Florida asks the Supreme Court for the right to regulate social networks

Florida on Wednesday (September 21) asked the United States Supreme Court to decide whether American states have the right to regulate how social networks determine which users can post what content.

The Republican State hopes to bring into force a law aimed at preventing platforms from suspending messages posted by political candidates, adopted in particular in reaction to the ousting by Twitter and Facebook of former President Donald Trump. Florida, like other conservative states, believes that social media is showing «censure» with regard to the policies of their camp. For them, moderating political content online violates the First Amendment to the US Constitution, which guarantees freedom of expression.

But the law was blocked by a judge in June 2021, a decision upheld on appeal in May. “The First Amendment does not restrict the rights of private entities not performing traditional public service functions…”, had written the magistrate. If the Supreme Court, with a conservative majority, refuses to take up the case, the last decision will apply and the law will remain blocked. If she seizes it, she could settle the debate on the regulation of platforms which has been raging in the United States since the mandate of Donald Trump.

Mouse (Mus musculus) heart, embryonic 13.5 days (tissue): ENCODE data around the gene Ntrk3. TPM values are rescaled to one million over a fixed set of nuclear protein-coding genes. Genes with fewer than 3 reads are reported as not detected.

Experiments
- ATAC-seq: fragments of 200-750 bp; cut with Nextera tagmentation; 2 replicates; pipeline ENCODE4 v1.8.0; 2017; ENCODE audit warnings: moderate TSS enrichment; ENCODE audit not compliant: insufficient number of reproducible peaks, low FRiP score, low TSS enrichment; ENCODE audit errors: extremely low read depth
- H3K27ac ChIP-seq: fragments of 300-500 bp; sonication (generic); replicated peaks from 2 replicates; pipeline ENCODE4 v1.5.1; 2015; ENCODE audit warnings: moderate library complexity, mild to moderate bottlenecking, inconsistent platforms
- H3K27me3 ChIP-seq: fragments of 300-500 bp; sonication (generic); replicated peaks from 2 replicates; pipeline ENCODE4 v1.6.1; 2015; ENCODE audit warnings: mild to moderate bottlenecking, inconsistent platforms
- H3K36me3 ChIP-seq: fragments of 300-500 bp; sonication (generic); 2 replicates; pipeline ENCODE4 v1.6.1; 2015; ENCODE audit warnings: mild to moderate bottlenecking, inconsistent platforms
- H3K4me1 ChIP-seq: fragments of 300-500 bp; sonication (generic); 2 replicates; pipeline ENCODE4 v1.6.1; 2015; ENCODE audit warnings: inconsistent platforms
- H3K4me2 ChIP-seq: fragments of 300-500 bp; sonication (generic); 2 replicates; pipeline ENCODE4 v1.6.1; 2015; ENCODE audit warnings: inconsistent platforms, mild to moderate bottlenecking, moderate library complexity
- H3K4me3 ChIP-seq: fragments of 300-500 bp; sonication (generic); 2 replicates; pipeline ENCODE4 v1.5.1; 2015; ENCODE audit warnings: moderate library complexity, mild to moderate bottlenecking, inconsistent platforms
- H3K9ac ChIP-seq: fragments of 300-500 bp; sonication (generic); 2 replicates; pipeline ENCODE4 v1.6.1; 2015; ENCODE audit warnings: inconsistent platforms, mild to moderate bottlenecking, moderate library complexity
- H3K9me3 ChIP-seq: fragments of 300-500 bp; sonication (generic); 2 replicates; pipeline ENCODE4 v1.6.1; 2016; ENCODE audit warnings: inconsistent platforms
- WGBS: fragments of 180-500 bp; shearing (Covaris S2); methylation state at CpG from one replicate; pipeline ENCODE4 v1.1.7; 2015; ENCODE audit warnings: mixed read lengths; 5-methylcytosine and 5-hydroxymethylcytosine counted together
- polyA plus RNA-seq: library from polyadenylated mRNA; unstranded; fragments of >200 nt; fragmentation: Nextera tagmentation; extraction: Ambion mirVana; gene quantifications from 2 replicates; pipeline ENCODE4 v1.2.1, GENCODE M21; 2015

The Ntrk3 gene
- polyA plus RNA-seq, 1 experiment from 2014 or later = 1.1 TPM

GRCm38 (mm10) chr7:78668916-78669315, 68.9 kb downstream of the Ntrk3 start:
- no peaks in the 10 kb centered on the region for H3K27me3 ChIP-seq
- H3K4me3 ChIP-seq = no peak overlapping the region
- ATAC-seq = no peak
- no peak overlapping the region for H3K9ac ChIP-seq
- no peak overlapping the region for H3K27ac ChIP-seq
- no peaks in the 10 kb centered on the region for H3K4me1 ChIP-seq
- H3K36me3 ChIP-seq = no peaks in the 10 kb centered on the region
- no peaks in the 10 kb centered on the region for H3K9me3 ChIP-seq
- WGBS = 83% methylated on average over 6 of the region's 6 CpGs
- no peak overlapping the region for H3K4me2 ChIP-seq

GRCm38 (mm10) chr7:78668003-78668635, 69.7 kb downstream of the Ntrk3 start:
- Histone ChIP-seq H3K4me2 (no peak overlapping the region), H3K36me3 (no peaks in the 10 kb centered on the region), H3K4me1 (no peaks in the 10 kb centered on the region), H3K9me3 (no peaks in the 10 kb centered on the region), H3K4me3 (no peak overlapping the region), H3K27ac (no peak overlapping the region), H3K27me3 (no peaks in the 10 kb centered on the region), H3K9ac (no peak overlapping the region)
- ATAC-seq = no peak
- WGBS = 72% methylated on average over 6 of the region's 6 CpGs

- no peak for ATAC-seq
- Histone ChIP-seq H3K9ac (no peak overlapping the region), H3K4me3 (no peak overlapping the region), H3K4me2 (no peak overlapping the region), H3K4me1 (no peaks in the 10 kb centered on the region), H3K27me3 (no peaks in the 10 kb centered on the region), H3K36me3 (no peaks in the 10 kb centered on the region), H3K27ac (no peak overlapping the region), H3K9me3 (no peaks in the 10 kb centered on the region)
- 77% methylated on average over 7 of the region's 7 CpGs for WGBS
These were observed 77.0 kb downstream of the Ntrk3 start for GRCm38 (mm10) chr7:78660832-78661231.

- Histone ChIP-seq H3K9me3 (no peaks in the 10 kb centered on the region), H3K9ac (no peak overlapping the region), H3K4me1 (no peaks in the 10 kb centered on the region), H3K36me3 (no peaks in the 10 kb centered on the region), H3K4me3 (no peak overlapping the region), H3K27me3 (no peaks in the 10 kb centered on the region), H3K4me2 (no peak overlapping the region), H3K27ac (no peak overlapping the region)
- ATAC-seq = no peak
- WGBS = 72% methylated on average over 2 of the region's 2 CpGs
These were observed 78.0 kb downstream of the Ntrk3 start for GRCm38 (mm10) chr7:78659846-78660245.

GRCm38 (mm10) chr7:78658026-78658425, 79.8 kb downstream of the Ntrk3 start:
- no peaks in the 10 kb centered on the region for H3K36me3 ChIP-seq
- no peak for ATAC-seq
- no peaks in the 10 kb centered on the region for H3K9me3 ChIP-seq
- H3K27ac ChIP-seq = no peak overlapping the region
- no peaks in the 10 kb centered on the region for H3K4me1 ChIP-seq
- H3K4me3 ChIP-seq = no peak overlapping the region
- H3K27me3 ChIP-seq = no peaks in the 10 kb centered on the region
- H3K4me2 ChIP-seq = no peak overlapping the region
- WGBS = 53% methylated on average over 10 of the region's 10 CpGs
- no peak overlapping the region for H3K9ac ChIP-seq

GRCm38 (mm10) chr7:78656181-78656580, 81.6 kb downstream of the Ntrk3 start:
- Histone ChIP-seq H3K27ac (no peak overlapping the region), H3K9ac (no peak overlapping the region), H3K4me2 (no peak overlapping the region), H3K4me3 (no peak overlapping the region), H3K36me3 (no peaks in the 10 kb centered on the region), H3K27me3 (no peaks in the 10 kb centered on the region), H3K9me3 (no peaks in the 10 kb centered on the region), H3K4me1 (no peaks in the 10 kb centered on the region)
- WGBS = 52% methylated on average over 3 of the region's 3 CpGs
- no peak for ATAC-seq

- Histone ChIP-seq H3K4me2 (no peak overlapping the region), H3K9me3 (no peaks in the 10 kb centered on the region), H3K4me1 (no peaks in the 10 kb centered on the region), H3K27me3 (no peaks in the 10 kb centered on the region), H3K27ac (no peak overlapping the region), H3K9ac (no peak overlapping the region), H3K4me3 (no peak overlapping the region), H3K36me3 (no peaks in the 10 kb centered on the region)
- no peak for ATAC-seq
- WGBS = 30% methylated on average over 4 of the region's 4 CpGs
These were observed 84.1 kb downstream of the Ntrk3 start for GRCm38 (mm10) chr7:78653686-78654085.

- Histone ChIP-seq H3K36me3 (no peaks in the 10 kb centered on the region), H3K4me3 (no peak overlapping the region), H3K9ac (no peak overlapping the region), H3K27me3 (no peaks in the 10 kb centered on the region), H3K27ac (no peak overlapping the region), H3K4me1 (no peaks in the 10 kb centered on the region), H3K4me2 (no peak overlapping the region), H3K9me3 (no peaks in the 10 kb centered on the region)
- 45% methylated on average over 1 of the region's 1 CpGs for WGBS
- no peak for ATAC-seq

“An essential forum for our marketplace of ideas”

Florida Attorney General Ashley Moody asks the high court whether the First Amendment prohibits states from requiring networks to keep certain messages posted by third parties online. It would also like to be able to require them to provide explanations to users when content is removed.

According to a section of the American left and representatives of the technology industry, if the law passed in Florida took effect, the networks would be inundated with hate and misinformation and other problematic content currently prohibited by their regulations. Florida’s petition to the Supreme Court recalls that “more than half of American adults read news on platforms”which are also widely used for political purposes, citing different studies. “When they censor, companies in the sector manipulate “an essential forum of our market for ideas”, affirms the prosecutor, taking up a formula from the ACLU.

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The powerful civil rights group had called for the impeachment of Donald Trump for his role in the invasion of the Capitol by his supporters on January 6, 2021, but it was also outraged by the unilateral power over free speech exercised by Twitter, Facebook and others.

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